• Cats keep rodents down and generally do not attack birds so all the other predators can still eat and do not kill cats cause I know a guy who did that and he got shot by the owner.

    • That’s a felony in the state of Oregon.

  2. If you advocate for cats as rodent-control on farms and ranches you’ve already doomed them to being destroyed by drowning or shooting when it becomes a financial liability more than any asset. Ranchers and farmers worldwide are fully aware that cats’ Toxoplasma gondii parasite can cause the very same birth defects (hydrocephaly and microcephaly), still-births, and miscarriages in their livestock and important wildlife as it can in pregnant women. Consequently, this is also how this cats’ brain-parasite gets into your meats and onto your dinner-tables, from herbivores ingesting this cat-parasites’ oocysts in the soils, transferred to the plants and grains that they eat. Not even washing your hands in bleach will destroy this parasites’ oocysts if you have contracted it from your garden or yard that a cat has defecated in.

    This is why any cats are ROUTINELY destroyed around gestating livestock and wildlife-management areas in the most efficient, humane, and least-expensive method available. Common rural practice everywhere. The risk of financial loss from dead livestock and important native wildlife from an invasive-species cat is far too great to do otherwise. This cats’ parasite is now even killing off rare marine-mammals along all coastal regions from run-off containing this cat-parasites’ oocysts.

    The next time you bite into that whole-grain veggie-muffin or McBurger, you need to just envision biting down on a shot-dead or drowned kitten or cat. For that’s precisely how that food supply got to your mouth — whether you want to face up to it or not. It’s not going to change reality no matter how much you twist your mind away from the truth of your world.

    If you want to blame someone for the drowning and shooting of cats, you need to prosecute yourself — every time you eat.

    • I couldn’t resist replying to this bullshit statement too.. We own over 4000 head of mother cows, and ALL of our properties have barn cats. I don’t know a single rancher who doesn’t have barn cats. But according to you everyone kills cats who have breeding livestock.. Hmm…. well do you even know what all those big words your using mean? You are probably just a another asshole who looks up ‘facts’ on the internet and then is an instant expert. The fact that I’m even replying to you shows how much you have annoyed and pissed me off me with your ignorance. This is the first time I have ever commented on anything on any website.

  3. After ridding my land of 100’s of cats by shooting them, I went online to find out why some local wildlife died after eating one of the dead cats. I found some amazing things about these highly destructive invasive-species vermin.

    These are just the diseases they’ve been spreading to humans, not counting the ones they spread to all wildlife. THERE ARE NO VACCINES against many of these, and are in-fact listed as bio-terrorism agents. They include: Campylobacter Infection, Cat Scratch Disease, Coxiella burnetti Infection (Q fever), Cryptosporidium Infection, Dipylidium Infection (tapeworm), Hookworm Infection, Leptospira Infection, Giardia, Plague, Rabies, Ringworm, Salmonella Infection, Toxocara Infection, Toxoplasma. [Centers for Disease Control, July 2010] Sarcosporidiosis, Flea-borne Typhus, and Tularemia can now also be added to that list.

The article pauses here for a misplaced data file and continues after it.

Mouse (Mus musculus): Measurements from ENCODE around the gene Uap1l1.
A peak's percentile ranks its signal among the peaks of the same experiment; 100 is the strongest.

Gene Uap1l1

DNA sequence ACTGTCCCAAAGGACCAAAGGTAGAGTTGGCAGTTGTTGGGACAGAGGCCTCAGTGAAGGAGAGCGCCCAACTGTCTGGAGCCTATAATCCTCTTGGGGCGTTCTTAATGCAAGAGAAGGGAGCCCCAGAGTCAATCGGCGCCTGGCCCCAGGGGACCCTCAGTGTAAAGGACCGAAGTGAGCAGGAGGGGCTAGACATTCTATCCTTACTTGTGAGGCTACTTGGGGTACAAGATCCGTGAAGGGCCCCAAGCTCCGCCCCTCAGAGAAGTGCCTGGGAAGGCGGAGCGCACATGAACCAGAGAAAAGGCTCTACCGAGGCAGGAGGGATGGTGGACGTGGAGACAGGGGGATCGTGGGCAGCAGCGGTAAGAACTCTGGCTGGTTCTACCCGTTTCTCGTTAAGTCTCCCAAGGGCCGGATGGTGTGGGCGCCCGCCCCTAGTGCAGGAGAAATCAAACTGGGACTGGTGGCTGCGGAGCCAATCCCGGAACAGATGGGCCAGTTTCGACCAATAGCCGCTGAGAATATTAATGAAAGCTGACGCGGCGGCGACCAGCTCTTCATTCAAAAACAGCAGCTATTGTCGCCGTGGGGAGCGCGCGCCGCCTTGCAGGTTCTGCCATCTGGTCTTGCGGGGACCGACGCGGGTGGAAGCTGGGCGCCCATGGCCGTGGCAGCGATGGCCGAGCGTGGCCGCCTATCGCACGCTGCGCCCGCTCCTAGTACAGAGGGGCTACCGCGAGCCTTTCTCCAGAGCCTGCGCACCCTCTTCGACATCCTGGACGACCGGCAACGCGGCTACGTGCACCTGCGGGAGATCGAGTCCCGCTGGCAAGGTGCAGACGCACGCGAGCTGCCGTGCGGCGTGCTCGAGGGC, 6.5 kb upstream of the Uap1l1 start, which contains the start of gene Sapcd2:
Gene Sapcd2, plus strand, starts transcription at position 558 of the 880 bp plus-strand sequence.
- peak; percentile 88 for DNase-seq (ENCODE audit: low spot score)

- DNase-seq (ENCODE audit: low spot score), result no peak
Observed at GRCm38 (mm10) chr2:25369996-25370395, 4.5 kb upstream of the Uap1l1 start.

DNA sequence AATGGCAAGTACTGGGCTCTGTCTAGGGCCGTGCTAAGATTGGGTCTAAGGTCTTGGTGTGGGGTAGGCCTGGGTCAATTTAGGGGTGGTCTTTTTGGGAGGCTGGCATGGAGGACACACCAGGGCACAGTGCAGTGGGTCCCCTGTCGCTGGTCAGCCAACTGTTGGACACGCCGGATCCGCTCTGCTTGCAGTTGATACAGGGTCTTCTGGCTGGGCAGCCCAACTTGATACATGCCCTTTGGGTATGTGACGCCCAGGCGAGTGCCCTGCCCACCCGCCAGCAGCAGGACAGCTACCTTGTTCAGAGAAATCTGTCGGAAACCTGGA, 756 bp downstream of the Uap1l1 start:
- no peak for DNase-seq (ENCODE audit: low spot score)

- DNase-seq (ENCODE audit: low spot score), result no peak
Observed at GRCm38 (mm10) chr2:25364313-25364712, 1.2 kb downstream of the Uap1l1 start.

(URL’s to proof of them spreading the plague today, people have already died from cat to human transmitted plague in the USA, and other links to diseases they’ve been spreading listed as bio-terrorism agents removed, apparently no links allowed in posts.)

    The most insidious one of all, cats’ Toxoplasma gondii parasite they spread through their feces into all other animals. This is how it gets into meats and humans get it from meats, cats roaming around stockyards and farms. This is why cats are ROUTINELY destroyed around gestating livestock or important wildlife by shooting or drowning them. So those animals won’t suffer from the same things that can happen to the unborn fetus of any pregnant woman. (Miscarriages, still-births, hydrocephaly, and microcephaly.) It can kill you at any time during your life once you’ve been infected. It becomes a permanent lifetime parasite in your mind, killing you when your immune system becomes compromised. It can last over a year in any soils or waters and not even washing your hands or garden vegetables in bleach will destroy the oocysts. Contrary to popular cat-lovers’ self-deceptive myths, a cat can also become reinfected many times during its life and spread new oocysts each time. It’s now linked to the cause of autism, schizophrenia, and brain cancers. This parasite is now also killing off rare and endangered marine-mammals along all coastal areas from cats’ T. gondii oocysts in run-off from the land, the oocysts even surviving in saltwater.

    Its strange life cycle is meant to infect rodents. Any rodents infected with it lose their fear of cats and are actually attracted to cat urine.

    (Google for: toxoplasma gondii parasite hijacks rodent mind)

    Cats attract rodents to your home with their whole slew of diseases. If you want rodents in your home keep cats outside of it to attract diseased rodents to your area.